All the girls have their binders and they are all beaming, and she just has her arms all covered in her sleeves and wondering if her mother will come back before the party ends. It appears to her that the ends of Beth Beachie’s mother’s mouth almost touch her ears. Beth Beachie’s mother smiles crazy and starts it off by going to the record player and dropping the needle. A song plays that she thinks she’s heard before in a department store. Beth’s Beachie’s mother rings the bell. All the girls bounce around the floor and come together like atoms colliding on shag. She pushes her back against the corner of the fireplace.
Blaire Gurnsey comes up, starts sharing. Blaire Gurnsey has Krista Kelli the mall-pop star and one from rapper Eponymous Rex. There are others like Vic Vittles and Damien LeStrange who Blaire says are a pair of celebrity priests. When Blaire asks for hers, she shakes her head and Blaire does this back-stepping away thing even before Beth Beachie’s mom rings the bell again.
Beth Beachie comes up with a cardboard box of binders of autographs from every civil engineer from the previous year and is pushing a trade for LaDonna Marie who replaced all the town’s stoplights with artisan roundabouts but was recently fired for blocking off both lanes of traffic when managing the bridge-tunnel repairs. The bell rings and Beth Beachie moves on.
Marcy McDaniels has one single autograph from her father Dante Ferguson. Marcy McDaniels says she’s never met him and is not willing to trade anything for it unless it’s a photograph of Dante Ferguson to know for sure if she has his eyes, which her mother says she does. Does she have a picture of Dante Ferguson? No, she shakes her head.
Her arms ache from keeping them crossed. Her mother had encouraged her to fling them wide open, to be generous with who she is and what she has. That other girls would like her and would surely want what she has to offer. For several minutes she thinks of this and she suffers through more names: Snake Dog Peppers, Valerie Middlebury, Romero Bogero, Kitsch Bowers, Vip Hershey.
Jenny Oliver comes last with a binder and stares right into her insides, it feels like. Jenny asks if she has any autographs, and she says yes but doesn’t proceed to share. Jenny opens her binder and displays pieces of people protected in plastic sheets: a puss-colored fingernail clipping once belonging to the late zoologist Icky Picky and a lock of blue hair from water-dune explorer Bill Pickles. Shriveled blister skin Jenny swears is from the big toe of city psychic Lucity McLaughlin. Three impossibly large teeth, supposedly from the mouth of Os Penny, Highland monk, bulge out the plastic on one page.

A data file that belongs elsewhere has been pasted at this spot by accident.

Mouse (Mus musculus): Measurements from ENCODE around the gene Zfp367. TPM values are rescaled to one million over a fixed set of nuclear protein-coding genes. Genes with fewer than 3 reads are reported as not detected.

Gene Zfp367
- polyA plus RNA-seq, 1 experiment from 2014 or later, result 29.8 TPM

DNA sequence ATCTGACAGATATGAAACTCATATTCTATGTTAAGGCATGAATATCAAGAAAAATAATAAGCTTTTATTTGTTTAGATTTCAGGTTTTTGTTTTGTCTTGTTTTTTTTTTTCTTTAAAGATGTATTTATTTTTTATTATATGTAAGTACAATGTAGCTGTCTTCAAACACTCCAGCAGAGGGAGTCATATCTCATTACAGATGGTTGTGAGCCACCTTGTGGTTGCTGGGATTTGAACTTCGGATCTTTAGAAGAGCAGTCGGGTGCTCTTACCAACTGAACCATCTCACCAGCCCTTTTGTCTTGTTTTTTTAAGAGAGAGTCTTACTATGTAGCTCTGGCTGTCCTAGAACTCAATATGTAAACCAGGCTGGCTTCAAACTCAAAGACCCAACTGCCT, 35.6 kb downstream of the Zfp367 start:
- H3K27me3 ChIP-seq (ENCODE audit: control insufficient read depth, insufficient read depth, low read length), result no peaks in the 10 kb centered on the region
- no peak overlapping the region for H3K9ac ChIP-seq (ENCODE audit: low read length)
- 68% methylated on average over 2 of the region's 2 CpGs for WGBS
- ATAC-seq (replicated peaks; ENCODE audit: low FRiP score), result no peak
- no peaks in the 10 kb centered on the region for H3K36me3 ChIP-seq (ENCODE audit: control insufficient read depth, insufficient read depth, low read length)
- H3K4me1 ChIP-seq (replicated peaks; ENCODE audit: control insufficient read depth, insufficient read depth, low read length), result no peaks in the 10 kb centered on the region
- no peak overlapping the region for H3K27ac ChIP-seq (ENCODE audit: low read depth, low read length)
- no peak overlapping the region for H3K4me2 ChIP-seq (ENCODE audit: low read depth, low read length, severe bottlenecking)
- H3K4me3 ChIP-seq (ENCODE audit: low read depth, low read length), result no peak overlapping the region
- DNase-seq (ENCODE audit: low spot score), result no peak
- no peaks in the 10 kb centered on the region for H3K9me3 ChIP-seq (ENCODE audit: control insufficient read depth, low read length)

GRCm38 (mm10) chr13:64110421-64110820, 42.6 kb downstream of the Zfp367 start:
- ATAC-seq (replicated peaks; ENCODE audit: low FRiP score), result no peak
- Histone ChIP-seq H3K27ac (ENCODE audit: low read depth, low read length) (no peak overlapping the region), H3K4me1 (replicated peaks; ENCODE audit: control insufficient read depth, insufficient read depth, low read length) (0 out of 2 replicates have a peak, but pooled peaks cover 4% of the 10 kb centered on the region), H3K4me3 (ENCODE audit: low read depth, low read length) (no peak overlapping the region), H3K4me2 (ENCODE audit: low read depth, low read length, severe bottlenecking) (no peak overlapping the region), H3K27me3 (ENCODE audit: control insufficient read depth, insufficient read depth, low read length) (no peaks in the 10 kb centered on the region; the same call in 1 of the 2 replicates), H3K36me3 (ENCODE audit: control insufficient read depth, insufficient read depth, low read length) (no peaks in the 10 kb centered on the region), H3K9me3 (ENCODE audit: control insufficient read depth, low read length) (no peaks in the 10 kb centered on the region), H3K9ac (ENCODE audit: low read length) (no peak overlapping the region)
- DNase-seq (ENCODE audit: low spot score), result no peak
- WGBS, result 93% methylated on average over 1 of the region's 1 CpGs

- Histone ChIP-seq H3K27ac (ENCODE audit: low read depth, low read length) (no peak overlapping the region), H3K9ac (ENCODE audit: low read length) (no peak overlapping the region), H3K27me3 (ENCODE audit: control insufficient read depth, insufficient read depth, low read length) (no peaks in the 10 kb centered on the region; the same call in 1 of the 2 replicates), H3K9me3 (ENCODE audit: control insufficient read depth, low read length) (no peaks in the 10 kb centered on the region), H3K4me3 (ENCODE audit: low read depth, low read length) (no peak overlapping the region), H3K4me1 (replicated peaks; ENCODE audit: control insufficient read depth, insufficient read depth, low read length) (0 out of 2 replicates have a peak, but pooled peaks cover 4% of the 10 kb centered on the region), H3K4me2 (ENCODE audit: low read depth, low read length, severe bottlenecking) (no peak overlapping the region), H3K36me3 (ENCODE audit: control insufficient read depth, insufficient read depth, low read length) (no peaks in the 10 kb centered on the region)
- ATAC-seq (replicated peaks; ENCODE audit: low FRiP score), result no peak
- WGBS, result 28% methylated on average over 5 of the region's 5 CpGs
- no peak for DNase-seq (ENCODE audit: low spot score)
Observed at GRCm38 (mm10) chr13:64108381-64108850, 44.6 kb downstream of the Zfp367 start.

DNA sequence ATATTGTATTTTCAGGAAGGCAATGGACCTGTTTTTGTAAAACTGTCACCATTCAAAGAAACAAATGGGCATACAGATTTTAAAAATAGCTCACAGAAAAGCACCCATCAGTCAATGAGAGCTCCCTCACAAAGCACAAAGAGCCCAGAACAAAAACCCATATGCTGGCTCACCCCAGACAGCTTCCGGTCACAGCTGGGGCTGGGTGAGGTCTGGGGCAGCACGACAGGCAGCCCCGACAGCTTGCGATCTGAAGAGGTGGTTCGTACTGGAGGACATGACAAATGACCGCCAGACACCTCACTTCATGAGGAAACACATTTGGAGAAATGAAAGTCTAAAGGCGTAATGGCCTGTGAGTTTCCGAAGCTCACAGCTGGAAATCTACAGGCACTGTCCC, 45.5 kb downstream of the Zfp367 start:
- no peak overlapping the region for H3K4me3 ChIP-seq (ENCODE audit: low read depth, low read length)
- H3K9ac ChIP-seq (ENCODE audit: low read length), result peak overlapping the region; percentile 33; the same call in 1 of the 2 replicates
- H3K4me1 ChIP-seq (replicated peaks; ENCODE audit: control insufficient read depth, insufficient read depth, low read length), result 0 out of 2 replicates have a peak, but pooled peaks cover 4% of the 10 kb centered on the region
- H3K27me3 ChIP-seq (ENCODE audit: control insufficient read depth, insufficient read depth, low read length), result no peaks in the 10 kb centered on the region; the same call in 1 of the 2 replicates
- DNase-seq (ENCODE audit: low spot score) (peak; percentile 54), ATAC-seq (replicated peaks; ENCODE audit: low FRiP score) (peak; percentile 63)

Jenny Oliver presses her for what she has and advances. Arms crossed, she backs away and retreats into a small room where there’s a small bed with a floral duvet. The other girls follow and demand to know what’s happening. Even Beth Beachie’s mom with her bell comes, her pumpkin head floating above them, craning, leaning, leering in.
Fine, she thinks. She pushes up each sleeve, turns out each wrist. All the girls look at what’s scrawled from the crease of her elbows all the way to the crease of her wrists. They read each name, some fluttering on their small lips, others said aloud, and others asked as questions because the names are impossible to pronounce. After they take in the names, Venessa Bermuda says, I haven’t heard of any of those people. Janus Cooper asks, How do we even know those are their real autographs?
Do you want any? She asks.
The girls tilt their postures, and Beth Beachie’s mom shifts. Everyone looks uncomfortable. They back out slowly, not wanting any of her autographs.
She stays in the room for the rest of the night. She stays through ice cream and popcorn. She stays and watches the darkness descend upon the house. Watches for cars to come. Watches for her mother. When her mother comes, she doesn’t wait for a knock at the door. Before she slips out of the window and enters the warmth of the car and drinks it all in – the dashboard lights, the sticky pale leather, her mother’s cigarette fingers – she sloughs off her skin, leaving the inscrutable cursive of names no one wants shriveled and coiled in the folds of the comforter for someone else to find. Someone else to bear.